Caribbean Corridor Strike Force Arrests 3 Individuals Charged with Conspiracy to Communicate a False Distress Signal | USAO-PR


SAN JUAN, Puerto Rico – On July 14, 2022, a federal grand jury sitting in the District of Puerto Rico returned an indictment charging Harold Carrion Butter, Justinita Butter, and Miriam Delgado-Serrano with Conspiracy to Communicate a False Distress Signal, in violation of 14 USC § 521(c) and 18 USC § 371; Communicating a False Distress Signal, in violation of 14 USC § 521(c), and 18 USC § 2; Conspiracy to Destroy, Alter, or Falsify Records in Federal investigations, in violation of 18 USC §§ 1519 and 371; and Destruction, Alteration, or Falsification of Records in Federal investigations, in violation of 18 USC §§ 2 and 1519. The announcement was made by United States Attorney for the District of Puerto Rico W. Stephen Muldrow, and Captain Jose E. Diaz, Commander of the US Coast Guard, Sector San Juan.

Additionally, Justinita Butter and Miriam Delgado-Serrano were charged with multiple counts of making false statements to United States Coast Guard personnel and United States Coast Guard Investigative Service agents, in violation of 18 USC § 1001(a)(2).

Pursuant to court filings, on June 28, 2022, Harold Carrion Butter, while trying to evade local authorities regarding a domestic violence case, purposefully hid himself while at Poza Del Obispo in Arecibo, Puerto Rico, in an attempt to make it seem like he was swept out to sea. Carrion Butter called his mother, Justinita Butter who, after several phone conversations with her son, called local 9-1-1. She falsely reported that her son had not been answering his phone and was missing from the beach at Poza Del Obispo in Arecibo, Puerto Rico. Her 9-1-1 call was transferred to United States Coast Guard Sector San Juan, which immediately began to coordinate a search and rescue operation for Carrion Buter. Throughout that night and following two days, through multiple phone calls with Coast Guard Officers, Justinita Butter and Miriam Delgado-Serrano, made multiple false claims that Carrion Butter did not have a phone, must have been swept out to sea, and that there was no other place he could be. All these claims were made while they were both in continuous and surreptitious communication with Carrion Butter through multiple phone calls and text messages.

On July 1, 2022, Carrion Butter was discovered by local Puerto Rico police, in a location near his family home. The United States Coast Guard having ended its search and rescue operation, after having diverted multiple ships, boats, and aircraft from other potential search and rescue missions and criminal-interdictions, and after expended over $1,000,000 in assets and resources in the search.

“The Department of Justice will vigorously prosecute those who make false reports to law enforcement. The defendants’ actions in this case not only placed law enforcement officers and others participating in rescue efforts in danger, but diverted essential resources from other law enforcement and potential rescue efforts,” said United States Attorney Muldrow.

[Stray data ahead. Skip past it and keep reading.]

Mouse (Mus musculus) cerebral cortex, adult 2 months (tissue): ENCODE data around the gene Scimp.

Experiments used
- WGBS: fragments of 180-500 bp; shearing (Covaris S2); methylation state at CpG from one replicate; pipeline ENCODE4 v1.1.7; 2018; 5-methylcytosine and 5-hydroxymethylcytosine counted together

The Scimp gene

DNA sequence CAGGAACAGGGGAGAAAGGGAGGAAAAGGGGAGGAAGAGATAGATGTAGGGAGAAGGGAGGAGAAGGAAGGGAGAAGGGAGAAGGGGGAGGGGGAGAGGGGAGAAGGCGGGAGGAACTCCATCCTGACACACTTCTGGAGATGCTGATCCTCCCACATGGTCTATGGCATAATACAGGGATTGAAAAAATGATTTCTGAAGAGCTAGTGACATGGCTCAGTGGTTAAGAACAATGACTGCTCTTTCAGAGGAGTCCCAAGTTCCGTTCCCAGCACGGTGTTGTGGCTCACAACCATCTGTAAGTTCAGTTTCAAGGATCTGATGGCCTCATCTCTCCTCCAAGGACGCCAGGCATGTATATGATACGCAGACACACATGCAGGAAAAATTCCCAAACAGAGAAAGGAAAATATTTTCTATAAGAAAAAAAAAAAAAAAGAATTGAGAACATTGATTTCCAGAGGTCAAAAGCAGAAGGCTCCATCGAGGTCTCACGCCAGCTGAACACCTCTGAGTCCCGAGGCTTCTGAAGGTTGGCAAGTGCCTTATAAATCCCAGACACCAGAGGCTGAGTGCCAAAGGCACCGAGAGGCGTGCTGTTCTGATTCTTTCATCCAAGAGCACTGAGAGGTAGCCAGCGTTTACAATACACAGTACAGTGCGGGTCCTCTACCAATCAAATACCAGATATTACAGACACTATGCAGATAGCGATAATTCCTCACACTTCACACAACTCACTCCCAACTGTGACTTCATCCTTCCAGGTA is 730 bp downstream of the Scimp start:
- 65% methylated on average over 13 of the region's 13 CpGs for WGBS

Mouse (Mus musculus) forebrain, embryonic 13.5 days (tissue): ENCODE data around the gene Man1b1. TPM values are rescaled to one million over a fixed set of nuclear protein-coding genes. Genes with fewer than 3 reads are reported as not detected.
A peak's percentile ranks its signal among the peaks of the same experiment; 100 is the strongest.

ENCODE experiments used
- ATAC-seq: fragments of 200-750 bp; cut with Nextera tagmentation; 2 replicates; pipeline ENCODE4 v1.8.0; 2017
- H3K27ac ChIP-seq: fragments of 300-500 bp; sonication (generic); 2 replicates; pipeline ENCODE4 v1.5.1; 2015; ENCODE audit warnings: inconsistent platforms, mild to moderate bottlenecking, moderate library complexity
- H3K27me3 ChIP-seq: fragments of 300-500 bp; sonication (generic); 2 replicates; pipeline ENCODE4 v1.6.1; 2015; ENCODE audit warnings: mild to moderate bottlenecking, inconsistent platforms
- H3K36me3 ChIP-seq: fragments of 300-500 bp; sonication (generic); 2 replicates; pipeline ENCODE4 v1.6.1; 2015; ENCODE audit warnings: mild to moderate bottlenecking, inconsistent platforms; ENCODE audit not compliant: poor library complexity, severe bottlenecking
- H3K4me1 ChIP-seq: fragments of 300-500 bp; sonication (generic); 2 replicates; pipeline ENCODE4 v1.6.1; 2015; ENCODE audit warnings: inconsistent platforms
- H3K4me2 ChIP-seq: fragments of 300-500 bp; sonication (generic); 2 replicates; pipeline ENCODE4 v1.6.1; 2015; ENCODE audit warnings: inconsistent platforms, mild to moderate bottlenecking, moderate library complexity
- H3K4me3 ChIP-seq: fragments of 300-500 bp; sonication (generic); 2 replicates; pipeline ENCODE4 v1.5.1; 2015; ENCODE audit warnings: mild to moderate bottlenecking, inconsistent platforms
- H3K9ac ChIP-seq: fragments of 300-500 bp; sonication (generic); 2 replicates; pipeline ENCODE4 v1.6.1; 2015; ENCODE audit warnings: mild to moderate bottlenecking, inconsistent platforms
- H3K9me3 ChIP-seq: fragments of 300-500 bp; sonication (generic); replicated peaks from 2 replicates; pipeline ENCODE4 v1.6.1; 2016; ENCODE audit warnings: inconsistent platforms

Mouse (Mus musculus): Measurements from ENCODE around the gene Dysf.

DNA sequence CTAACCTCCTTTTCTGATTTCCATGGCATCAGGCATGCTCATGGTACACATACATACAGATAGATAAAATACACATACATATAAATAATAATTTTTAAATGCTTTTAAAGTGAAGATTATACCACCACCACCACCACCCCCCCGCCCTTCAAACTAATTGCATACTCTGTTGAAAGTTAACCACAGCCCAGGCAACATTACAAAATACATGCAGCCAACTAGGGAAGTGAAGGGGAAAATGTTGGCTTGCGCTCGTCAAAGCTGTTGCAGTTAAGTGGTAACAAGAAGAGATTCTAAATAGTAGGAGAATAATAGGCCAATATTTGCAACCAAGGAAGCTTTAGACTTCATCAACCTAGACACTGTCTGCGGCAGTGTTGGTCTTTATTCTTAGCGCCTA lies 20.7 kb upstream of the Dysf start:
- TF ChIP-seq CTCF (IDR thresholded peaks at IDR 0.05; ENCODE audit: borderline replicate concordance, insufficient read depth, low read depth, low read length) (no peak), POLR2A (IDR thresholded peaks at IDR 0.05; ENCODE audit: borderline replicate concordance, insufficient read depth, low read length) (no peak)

“I want it to be very clear to the people and the maritime community of Puerto Rico, both commercial and recreational, that this unfortunate situation will not deter our response in future cases and maritime emergencies,” said Capt. Jose E. Díaz, Coast Guard Sector San Juan commander. “Of all our missions, search and rescue, and the safety of life at sea are my top priorities. It is important for everyone to know that the Coast Guard is always ready to respond to rescue people in distress at sea and that no one should ever hesitate to call the Coast Guard for help during a maritime distress.”

“For the Coast Guard, a false distress call diverts assets and personnel away from our critical missions, it is also a crime, and the Coast Guard Investigative Service will treat it accordingly,” said Zinnia James, Coast Guard Investigative Service Special Agent in Charge Southeast Region.

The prosecutors in charge of the case are, Assistant US Attorney Max Pérez-Bouret, Chief of the Transnational Organized Crime Section; and Deputy Chief of the Transnational Organized Crime Section, Assistant US Attorney Vanessa Bonhomme. If convicted, the defendants face a mandatory sentence of not more than 5 years for violation of 18 USC § 1001(a)(2), less than 10 years in prison for violations of 14 USC § 521, and up to 20 years for obstruction of justice.

Indictments contain only charges and are not evidence of guilt. Defendants are presumed to be innocent until and unless proven guilty beyond a reasonable doubt.

The Caribbean Corridor Strikeforce is part of an Organized Crime Drug Enforcement Task Forces (OCDETF) Strike Force Initiative, which provides for the establishment of permanent multi-agency task force teams that work side-by-side in the same location. This co-located model enables agents from different agencies to collaborate on intelligence-driven, multi-jurisdictional operations to disrupt and dismantle the most significant drug traffickers, money launderers, gangs, and transnational criminal organizations.

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